of Yours might go right just for once. In fact,
I'm glad that You're not smug and filled with pride.
It brings me, somehow, much closer to You,
You see, I have my wistful moments, too.

Bird in the Hand

Please let us
let the future go
and be content that we are here . . .
The only thing we really know
is that I love you, now, my dear.


You lit the flame
which feeds desire
but you are not a good Boy Scout,
for Boy Scouts never leave a fire
until they've put the damn thing out!


Why can't I live
life daily
nor delve into the past,
why can't I take love gaily
nor long for it to last?
As long as we're together
and happy to be here,
why must I worry whether
regrets will come next year?
For some silly future sorrow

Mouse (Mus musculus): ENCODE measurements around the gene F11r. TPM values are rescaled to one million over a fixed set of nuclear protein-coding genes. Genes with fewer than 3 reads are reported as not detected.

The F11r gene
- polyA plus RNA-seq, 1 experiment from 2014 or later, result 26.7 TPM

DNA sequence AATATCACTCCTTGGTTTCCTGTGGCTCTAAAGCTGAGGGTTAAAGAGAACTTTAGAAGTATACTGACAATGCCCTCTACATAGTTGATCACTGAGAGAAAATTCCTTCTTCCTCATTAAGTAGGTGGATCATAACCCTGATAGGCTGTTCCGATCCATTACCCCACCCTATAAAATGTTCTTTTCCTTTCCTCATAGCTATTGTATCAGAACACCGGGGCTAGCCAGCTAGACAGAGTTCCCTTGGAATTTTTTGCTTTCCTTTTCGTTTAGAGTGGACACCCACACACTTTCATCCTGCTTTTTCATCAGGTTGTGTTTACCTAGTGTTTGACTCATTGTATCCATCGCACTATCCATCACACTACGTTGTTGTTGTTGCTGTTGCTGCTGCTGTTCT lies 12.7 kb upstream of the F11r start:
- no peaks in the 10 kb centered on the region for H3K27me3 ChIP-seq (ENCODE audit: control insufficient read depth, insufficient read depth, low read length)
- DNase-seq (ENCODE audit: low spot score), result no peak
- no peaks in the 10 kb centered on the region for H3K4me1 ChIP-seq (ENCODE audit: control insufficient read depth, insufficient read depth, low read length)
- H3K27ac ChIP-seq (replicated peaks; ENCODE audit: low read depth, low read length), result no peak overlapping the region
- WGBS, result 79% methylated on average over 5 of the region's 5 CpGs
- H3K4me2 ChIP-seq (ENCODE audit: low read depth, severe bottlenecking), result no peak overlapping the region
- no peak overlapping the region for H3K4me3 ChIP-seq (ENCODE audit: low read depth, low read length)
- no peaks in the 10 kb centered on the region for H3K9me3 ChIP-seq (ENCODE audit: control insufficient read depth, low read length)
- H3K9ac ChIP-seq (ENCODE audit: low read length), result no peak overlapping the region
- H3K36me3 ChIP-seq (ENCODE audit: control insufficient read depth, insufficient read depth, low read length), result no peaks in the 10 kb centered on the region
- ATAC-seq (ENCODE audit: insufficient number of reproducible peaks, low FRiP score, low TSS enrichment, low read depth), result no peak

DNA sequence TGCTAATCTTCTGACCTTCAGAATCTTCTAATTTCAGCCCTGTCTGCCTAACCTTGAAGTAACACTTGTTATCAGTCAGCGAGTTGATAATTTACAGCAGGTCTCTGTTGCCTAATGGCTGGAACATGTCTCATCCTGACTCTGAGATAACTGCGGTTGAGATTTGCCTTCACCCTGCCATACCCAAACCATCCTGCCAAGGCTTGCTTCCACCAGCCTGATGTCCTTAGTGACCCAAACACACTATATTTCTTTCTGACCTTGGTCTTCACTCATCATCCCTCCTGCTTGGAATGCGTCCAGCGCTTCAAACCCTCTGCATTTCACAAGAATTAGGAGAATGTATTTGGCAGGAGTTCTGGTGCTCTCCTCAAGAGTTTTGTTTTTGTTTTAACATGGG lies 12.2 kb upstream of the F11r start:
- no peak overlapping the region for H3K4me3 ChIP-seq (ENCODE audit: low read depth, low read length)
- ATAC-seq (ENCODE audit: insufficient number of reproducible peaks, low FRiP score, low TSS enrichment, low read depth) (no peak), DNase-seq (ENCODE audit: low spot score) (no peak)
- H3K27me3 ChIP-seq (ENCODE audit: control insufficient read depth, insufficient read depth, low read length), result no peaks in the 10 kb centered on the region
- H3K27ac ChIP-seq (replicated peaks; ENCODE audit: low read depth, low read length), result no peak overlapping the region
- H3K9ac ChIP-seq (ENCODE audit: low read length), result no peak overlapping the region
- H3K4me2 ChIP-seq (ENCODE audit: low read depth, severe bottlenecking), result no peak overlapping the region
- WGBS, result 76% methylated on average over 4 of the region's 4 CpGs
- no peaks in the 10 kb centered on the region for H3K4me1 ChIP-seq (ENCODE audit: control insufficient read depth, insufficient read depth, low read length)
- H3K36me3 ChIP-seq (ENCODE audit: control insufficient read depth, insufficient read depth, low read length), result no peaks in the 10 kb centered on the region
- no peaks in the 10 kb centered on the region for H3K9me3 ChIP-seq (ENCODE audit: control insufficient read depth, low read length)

I refuse this hour's delight—
must I always build tomorrow
on the way I feel tonight?


I don't care
if you desert me,
I've had other loves before,
one more parting will not hurt me,
there will probably be more.
I don't mind if you forget me,
I've forgotten lots of men,
I'll forget you if you'll let me,
life will be more simple, then.
What if I mean nothing to you,
that won't break my heart you know—
Lord! You don't believe me, do you?
Please, dear God, don't let him go!!


lots of
keep your


without you
may turn
without you.

Applied Psychology

You said our love
would never last.
My love that fact denied.
But now I guess our love is past.
I hope you're satisfied!

Consolation at Thirty

I do not mind
the fleeting march of Time
nor its accumulating mass of years—
so comforting it is to know that I'm
at least becoming dry behind the ears.

The More Fool I

It's not as tho
I were a simple maiden;
I know the ways of life and love and men,
how quickly joyous hearts are heavy laden,